In other words, that won’t work. How do we solve for that?


Meet the Fork activity.

The Fork activity can split workflow execution into zero or more branches. In our case, we want to split into an Approved and a Rejected branch.

Go ahead and connect a new Fork activity and configure it with the following branch names:

  • Branches: [Approved, Rejected]
A fork in the road.

When the Fork activity executes, it will schedule all activities that are connected to all of its branches. Which is exactly what we need.

Approved Branch

Connect a new Signal Received activity to the Approved outcome of the Fork activity and configure it as follows:

  • Signal: Approve

Next, connect a new Write Line activity with the following settings:

  • Text: Inform the requester that the leave request was approved.
  • Display Name: Approve

In real world scenarios, you will likely replace this activity with some form of communication to the person requesting their leave, or perhaps by requesting another review from a colleague. But for our purposes, it’s enough to do a simple write to console out.


We end the Approved branch with a Join activity, which will merge execution back into a single branch.

The Join activity has a Mode property that can be one of the following values:

  • Wait All
  • Wait Any

The Wait All mode will cause the workflow to remain at the Join activity until after ALL inbound branches have executed the Join activity.

The Wait Any mode on the other hand will continue as soon as ANY inbound branch executes the Join activity.

For our workflow, we need the user to either select Approve or Reject, and not both. Therefore, configure the Join activity as follows:

  • Mode: WaitAny

Before we continue with the activities that come after the Join, let’s return to the Rejected branch first.

Rejected Branch

This branch is similar to the Accepted branch in terms of structure. The only differences are the signal to listen for and the text to write to the console.

Connect a new Signal Received activity to the Approved outcome of the Fork activity and configure it as follows:

  • Signal: Reject

Next, connect a new Write Line activity with the following settings:

  • Text: Inform the requester that the leave request was denied.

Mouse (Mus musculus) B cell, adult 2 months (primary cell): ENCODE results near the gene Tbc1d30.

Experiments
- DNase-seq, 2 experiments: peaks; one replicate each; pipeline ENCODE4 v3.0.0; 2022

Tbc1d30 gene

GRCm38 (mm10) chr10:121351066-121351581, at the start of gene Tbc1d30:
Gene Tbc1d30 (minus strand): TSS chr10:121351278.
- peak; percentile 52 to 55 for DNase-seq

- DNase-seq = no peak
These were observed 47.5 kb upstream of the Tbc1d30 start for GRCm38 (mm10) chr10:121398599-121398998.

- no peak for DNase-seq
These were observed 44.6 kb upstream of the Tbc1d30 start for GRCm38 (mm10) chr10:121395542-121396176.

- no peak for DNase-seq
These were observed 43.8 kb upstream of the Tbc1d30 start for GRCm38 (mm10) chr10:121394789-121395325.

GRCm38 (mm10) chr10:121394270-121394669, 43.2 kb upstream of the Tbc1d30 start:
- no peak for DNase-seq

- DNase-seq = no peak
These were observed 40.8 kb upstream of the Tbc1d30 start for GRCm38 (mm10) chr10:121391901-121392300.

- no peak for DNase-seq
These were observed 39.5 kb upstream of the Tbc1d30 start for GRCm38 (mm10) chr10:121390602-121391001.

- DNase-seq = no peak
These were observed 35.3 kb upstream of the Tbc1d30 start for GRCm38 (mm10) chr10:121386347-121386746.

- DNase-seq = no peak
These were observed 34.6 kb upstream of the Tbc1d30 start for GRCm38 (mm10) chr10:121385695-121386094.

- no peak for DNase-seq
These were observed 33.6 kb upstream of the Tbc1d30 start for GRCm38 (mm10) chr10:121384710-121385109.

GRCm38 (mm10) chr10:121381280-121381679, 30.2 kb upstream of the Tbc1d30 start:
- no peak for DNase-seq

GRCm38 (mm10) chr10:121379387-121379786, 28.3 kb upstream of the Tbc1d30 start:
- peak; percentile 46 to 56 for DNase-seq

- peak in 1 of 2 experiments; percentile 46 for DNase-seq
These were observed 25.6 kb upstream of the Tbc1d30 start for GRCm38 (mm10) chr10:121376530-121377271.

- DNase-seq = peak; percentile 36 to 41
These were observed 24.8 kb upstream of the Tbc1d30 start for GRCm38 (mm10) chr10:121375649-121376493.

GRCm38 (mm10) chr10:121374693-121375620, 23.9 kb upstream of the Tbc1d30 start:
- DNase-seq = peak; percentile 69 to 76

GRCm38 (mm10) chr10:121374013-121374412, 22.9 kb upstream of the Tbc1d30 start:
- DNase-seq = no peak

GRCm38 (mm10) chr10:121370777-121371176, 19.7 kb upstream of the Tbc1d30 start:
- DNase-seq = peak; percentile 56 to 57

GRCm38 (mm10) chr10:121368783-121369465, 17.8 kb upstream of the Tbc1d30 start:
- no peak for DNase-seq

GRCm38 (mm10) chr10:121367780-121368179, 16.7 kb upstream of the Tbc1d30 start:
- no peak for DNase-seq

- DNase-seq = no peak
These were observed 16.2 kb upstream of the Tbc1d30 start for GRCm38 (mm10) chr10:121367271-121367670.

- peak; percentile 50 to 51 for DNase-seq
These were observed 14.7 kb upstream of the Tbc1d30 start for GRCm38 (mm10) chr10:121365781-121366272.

• Display Name: Reject

Now connect the Write Line activity to the Join activity we added earlier:

Press and hold SHIFT when clicking the source outcome. Then click the destination activity.

Get Document

Regardless of the user’s input (Accept or Reject), we want to archive the document.

However, since the workflow went out of memory when it was suspended (due to the Signal Received activities), the loaded document + file stream are no longer in memory. If you recall, we created the Get Document activity’s Output property to use Transient storage.

For this reason, we will add another Get Document activity to re-load the document into memory.

Configure it as follows:

  • Document ID: correlationId

Archive Document

Finally, connect a new Archive Document with the following settings:

  • Document (JS): input.Document

Notice that instead of referencing the previous Get Document activity directly, this time we take advantage of a JS variable called input .

In this context, input is a reference to the output provided by the previously executed activity. Which means that it references the DocumentFile object provided by the Get Document activity.

The only real difference is that intellisense doesn’t know at design time what the input might be, since it’s possible for multiple inbound activities to provide output.

Testing the Workflow

To test this workflow, upload another document but this time using the Leave Request option.

After a few seconds, you should receive an email with the uploaded document attached:

An email with the uploaded document was received.

Looking at the Workflow Instances screen, we indeed see a new workflow instance:

A new workflow instance was created.

When you click the workflow instance, you will be taken to the workflow instance viewer screen. The workflow instance viewer displays a journal representing the activities that have executed. In addition, the workflow designer displays a green border around each activity that has executed.

The workflow is currently blocked on two Signal Received activities.

As you can see, the workflow is currently blocked on two Signal Received activities: one awaiting the Approve signal, the other awaiting the Reject signal.

To send any of these signals, simply click one of the links received via the email.